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The world of Jazz music is dominated by chord extensions. Those are scale tones higher than the fifth scale degree. Any chord you play in this genre is going to be at least a 7th form if not a 9th, 11th or even 13th. Very rarely would you play a plain major or minor form in this kind of setting, though it does happen.
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To start visualizing the extended shapes, start with your basic "Oklahoma" D major open shape. From low to high, you have the notes D, A, D, F #. Notice that you are duplicating the note D with the open D string and the D on the B string. With extended sounds, you are going to pick up your forms with a little more color.
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Next, drop that D on the B string down to C #. This creates a Dmaj7 chord. Now you have much richer sounding chord with no repeated notes.
So, now you have the essential notes that define D Major 7. The notes are: D, F #, A, C #. If you lower the C # on the B string down to a C natural you now have a D7 (dominant) chord.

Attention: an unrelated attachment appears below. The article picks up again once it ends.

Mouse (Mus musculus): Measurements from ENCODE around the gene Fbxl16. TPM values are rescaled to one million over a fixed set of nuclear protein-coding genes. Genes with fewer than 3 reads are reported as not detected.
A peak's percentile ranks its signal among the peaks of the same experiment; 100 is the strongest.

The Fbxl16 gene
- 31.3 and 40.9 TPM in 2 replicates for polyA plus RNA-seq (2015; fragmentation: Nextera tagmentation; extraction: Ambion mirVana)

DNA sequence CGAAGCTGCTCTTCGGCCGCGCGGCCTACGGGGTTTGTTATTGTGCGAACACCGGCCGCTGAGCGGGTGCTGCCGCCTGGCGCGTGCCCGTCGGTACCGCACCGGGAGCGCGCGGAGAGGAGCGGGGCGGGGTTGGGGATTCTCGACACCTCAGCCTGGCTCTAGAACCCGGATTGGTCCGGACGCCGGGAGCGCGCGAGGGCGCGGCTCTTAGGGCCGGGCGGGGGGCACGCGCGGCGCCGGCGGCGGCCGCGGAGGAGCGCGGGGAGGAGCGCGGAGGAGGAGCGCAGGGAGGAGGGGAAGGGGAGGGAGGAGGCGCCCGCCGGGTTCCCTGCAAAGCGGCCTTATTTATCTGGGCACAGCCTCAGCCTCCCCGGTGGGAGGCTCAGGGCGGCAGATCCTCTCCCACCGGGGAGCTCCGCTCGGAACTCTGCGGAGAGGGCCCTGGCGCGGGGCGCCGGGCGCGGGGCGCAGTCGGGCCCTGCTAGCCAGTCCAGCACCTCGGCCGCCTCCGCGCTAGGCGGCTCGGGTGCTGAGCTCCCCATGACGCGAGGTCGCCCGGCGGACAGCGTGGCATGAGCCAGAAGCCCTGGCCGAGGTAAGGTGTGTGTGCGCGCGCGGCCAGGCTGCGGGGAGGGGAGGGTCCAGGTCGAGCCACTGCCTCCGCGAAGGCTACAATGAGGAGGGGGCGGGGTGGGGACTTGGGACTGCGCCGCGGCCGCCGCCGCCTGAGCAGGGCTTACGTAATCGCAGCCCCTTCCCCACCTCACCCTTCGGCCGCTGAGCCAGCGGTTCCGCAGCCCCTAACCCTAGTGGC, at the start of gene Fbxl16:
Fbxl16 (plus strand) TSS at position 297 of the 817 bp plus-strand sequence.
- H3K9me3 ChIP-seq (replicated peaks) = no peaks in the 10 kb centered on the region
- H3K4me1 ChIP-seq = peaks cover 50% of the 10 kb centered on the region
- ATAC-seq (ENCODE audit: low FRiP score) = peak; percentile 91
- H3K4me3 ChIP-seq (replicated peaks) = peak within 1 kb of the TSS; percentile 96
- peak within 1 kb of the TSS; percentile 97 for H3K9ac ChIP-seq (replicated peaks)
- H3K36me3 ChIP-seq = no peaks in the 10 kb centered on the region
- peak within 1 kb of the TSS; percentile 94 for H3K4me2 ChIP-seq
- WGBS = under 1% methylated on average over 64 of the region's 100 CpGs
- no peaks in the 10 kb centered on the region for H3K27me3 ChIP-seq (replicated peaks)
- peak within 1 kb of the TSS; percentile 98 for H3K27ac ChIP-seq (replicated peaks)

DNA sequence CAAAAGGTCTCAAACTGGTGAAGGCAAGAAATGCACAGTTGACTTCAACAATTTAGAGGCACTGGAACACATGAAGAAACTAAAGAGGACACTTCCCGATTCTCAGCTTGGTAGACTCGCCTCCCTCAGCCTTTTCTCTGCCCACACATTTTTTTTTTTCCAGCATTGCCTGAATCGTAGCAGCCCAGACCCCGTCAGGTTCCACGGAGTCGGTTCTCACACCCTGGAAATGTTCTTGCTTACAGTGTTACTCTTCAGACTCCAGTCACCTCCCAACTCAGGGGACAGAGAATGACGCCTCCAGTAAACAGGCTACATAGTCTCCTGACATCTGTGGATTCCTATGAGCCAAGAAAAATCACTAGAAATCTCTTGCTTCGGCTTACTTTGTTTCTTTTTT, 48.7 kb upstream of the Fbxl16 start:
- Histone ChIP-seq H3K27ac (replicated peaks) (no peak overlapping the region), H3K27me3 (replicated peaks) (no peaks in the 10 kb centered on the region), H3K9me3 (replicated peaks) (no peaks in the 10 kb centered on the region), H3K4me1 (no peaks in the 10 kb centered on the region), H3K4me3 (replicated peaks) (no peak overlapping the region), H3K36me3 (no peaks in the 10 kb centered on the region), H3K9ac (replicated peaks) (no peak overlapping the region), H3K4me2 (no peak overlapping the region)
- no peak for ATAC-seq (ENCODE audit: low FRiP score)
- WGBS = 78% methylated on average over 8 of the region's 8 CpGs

This is a key to finding all of your extended sounds. Just get your familiar chords like C Major, for example, and just lower the high C note down to a B note and you now have a C Major 7.
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Back to the D7 (dominant) shape you played earlier. Lower the C note on the B string down one step to the open B note. You now have a D sixth form. The root note is already available on several familiar forms.
Good luck with this and next time we will talk about adding 9ths, 11ths, and 13ths to your vocabulary.
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